“I would like to assure you that Paul Walden has been treated no differently to any other property owner in similar circumstances nor has he been given any preferential treatment.”
This was Auckland Council chief executive Stephen Town’s response to a comprehensive formal complaint earlier this month when Waitemata and Gulf Ward councillor Mike Lee questioned why a warrant was obtained for a search by compliance officials of Waiheke Local Board deputy chair Paul Walden’s rural View Road property.
“The information received by council staff was that there are activities occurring on Paul’s property which do not have the appropriate building and resource consents,” continued Mr Town, who said in such circumstances where there were “multiple allegations of offending”, a search warrant was routinely obtained (although it turns out that there have been only 12 such warrants sought by the council across all of Auckland in the 18 months since 2017’s devastating floods – see our stories pages six and seven).
Cr Lee could be pardoned for having to read the words “no preferential treatment” several times to make sure that the council’s most senior official – and technically the only member of its bureaucracy that even elected councillors can question on matters involving staff – had just used the words in the context of a search involving a police warrant on the property of the former Waiheke Local Board chair that had been damaged by stormwater discharge from the road 16 months earlier.
“This sort of Orwellian bureaucratic-speak from the council chief executive just confirms something is very dysfunctional with the culture of Auckland Council,” said Mr Lee, a regular advocate for horrified ratepayers facing contentious development in his inner city and gulf islands ward. He was told that “staff are still assessing the information gathered during their visit to Paul’s property and what further steps it is appropriate for them to take.”
“At this stage, it is not appropriate for me to discuss the details of the investigation but I am more than happy to provide you with a review of the investigation when it is finished,” concluded Mr Town.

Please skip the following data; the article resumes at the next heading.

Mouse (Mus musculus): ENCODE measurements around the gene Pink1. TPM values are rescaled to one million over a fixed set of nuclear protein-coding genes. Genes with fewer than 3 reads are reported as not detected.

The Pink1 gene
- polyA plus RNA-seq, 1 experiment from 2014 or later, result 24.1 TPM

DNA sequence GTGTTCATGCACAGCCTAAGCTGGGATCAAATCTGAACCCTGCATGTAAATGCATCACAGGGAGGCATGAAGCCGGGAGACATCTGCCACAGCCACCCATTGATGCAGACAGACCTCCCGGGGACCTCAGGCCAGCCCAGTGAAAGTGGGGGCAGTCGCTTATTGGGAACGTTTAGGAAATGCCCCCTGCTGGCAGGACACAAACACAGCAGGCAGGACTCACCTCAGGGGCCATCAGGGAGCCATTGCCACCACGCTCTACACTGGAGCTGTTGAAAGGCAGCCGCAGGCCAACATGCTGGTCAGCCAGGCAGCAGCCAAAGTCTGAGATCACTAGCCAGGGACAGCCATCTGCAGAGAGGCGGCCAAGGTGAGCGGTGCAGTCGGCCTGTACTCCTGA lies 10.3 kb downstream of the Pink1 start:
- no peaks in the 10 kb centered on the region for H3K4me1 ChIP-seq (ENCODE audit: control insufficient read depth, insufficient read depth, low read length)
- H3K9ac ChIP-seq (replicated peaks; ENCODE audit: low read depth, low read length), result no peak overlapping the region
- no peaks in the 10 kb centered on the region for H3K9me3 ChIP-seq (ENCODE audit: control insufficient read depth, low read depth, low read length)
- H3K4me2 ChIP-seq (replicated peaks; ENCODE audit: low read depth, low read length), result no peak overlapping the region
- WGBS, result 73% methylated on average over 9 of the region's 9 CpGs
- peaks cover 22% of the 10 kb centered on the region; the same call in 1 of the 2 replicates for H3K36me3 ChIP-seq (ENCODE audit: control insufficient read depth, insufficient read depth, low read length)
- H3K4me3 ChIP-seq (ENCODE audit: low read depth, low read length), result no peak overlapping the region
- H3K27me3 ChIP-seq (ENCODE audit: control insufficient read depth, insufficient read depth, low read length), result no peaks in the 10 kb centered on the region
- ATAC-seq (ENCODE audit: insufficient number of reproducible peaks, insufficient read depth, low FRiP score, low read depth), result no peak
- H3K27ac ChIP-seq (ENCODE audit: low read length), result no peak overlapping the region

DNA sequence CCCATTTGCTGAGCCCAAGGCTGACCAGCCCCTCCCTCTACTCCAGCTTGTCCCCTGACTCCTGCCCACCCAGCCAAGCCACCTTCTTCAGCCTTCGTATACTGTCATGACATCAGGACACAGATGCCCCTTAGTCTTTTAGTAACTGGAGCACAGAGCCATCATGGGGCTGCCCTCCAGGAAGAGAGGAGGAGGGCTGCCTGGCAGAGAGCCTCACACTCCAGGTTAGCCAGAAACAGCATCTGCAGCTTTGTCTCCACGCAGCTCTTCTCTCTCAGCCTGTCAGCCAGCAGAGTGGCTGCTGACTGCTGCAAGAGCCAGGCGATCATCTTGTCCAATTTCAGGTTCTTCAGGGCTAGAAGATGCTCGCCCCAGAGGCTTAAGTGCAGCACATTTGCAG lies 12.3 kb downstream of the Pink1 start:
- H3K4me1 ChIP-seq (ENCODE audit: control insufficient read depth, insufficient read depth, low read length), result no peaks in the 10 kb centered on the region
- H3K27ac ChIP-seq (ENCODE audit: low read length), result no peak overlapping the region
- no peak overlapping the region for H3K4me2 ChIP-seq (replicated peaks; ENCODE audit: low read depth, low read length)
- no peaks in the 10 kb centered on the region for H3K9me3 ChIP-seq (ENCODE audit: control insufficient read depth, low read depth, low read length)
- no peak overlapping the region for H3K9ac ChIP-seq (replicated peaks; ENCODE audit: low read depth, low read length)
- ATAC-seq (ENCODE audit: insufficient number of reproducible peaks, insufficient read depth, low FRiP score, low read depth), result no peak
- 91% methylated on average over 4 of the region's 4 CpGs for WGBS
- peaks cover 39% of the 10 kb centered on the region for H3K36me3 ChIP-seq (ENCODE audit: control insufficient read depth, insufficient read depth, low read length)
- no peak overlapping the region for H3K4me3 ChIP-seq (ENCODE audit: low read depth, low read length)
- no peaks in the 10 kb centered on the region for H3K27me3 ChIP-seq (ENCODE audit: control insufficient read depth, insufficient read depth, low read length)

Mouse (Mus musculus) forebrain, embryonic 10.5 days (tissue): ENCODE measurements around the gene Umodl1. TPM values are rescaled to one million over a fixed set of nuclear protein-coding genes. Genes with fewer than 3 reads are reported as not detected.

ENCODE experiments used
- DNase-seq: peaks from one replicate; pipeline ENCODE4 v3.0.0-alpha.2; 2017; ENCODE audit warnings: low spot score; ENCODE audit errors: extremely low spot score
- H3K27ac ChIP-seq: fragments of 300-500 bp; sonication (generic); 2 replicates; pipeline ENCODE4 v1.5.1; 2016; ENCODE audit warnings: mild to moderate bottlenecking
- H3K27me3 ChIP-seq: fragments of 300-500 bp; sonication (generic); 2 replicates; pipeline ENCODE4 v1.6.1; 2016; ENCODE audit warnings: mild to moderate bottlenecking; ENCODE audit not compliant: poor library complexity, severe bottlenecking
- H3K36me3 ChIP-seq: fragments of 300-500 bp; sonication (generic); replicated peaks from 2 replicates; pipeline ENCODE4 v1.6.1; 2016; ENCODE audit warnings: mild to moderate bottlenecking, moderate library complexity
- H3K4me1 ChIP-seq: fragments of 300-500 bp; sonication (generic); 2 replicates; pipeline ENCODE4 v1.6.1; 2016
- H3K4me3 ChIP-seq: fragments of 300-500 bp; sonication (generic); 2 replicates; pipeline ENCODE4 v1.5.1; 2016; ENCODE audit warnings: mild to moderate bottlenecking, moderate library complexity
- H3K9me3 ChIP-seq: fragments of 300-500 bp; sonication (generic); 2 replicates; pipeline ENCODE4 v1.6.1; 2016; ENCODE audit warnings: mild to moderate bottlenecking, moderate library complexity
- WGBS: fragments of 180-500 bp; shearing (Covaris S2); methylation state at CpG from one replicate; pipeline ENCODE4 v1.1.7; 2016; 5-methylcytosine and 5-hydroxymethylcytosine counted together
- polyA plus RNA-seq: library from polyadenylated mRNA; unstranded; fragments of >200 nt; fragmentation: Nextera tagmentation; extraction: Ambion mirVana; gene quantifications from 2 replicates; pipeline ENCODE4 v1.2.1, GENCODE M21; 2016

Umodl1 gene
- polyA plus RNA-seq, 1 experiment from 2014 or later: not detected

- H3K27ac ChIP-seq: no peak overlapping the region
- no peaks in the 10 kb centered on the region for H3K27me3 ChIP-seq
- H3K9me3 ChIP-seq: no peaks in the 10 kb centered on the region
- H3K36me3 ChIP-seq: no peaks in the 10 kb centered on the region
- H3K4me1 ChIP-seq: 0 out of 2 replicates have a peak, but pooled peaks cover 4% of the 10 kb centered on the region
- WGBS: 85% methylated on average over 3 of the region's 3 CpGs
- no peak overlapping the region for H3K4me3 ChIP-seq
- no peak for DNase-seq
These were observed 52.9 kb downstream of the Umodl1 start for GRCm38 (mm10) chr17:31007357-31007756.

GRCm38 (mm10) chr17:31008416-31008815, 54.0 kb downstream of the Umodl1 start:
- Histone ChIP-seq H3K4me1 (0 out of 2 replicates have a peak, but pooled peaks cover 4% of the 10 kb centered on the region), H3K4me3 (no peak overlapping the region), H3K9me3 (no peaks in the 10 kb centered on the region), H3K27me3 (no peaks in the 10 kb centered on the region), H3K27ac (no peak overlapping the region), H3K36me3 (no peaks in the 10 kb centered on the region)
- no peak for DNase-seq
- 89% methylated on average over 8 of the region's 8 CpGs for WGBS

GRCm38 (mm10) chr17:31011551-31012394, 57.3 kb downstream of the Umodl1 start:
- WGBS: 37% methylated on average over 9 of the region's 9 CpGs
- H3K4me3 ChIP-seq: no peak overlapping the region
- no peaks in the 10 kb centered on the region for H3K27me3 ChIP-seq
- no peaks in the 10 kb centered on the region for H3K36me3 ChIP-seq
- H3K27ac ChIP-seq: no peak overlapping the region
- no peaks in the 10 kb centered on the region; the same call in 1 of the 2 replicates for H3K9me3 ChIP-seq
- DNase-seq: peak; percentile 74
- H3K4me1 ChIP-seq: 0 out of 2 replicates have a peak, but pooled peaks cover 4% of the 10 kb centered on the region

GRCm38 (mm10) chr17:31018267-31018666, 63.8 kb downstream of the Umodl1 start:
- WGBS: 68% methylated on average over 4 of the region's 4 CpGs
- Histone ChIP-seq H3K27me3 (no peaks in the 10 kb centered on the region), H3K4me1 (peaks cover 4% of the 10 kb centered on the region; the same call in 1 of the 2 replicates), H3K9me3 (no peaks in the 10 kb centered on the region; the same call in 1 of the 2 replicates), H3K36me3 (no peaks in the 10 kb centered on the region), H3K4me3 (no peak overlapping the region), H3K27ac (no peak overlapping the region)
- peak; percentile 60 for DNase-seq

In fact, most of us suspect that the council can and will – without thought – do such punitive things to its ratepayers in a muddle of ad hoc cost recovery amounting to social engineering. But only if you aren’t well resourced or have otherwise offended them.
Many of the many, many stories over the years relate to the type of allegations for which Auckland Council is now suing Paul Walden.
I have a friend, a very well-trained communicator, who watched in horror as a neighbour gradually extinguished a giant waterfront pohutukawa by successively piling spoil under its dripline and I’m certain she reiterated her ratepayer complaint many times during the process.
Putiki Road’s recent hurry-hurry rebuild was undertaken by council’s own contractors without a resource consent at all. Or adequate plans. And there wasn’t a hint of dismay in official circles which blamed delays on winter weather.
Double doors to our own offices in Oneroa were consented but when we came to make the change, the planning official of the day deemed the effects of an additional 600cm of glass required a notified consent.
At the same time, whole hilltops have been shaved off (and trucked the length of the island for dumping) to make way for giant architectural vanities and retrospective consents shower down like leaves in autumn among the demographic that can afford lawyers and expensive professionals.
Not for nothing is it a received truth in some circles that you are a mug to ask permission – go ahead anyway and ask forgiveness afterwards if necessary.
But that’s only for the ruthlessly well-resourced.
For those of us who value the community we have here, the words “retrospective consent” (and even, recently, “honest mistake”) are now as odious in the community as council’s relentless application of “effects no more than minor” (or its opposite) to clinch rafts of unbundled decisions made by planning officials or “independent commissioners”.
For a while in the 1990s a firm but fair administration of planning rules for the island stood us in good stead as we negotiated contending aspirations for development and people’s legitimate right to contribute and mitigate obvious breaches of soundly- agreed planning rules.
However, in the past two decades, with the unlamented Auckland City’s planning processes folded even more thoroughly into its democracy-starved Auckland Council successor, what we’ve got has been far from either.
And the question remains, how does a public body with an annual budget of $4.1 billion and the full might of its legal resources get to the point of suing ratepayers without any visible protocols or checks and balances? • Liz Waters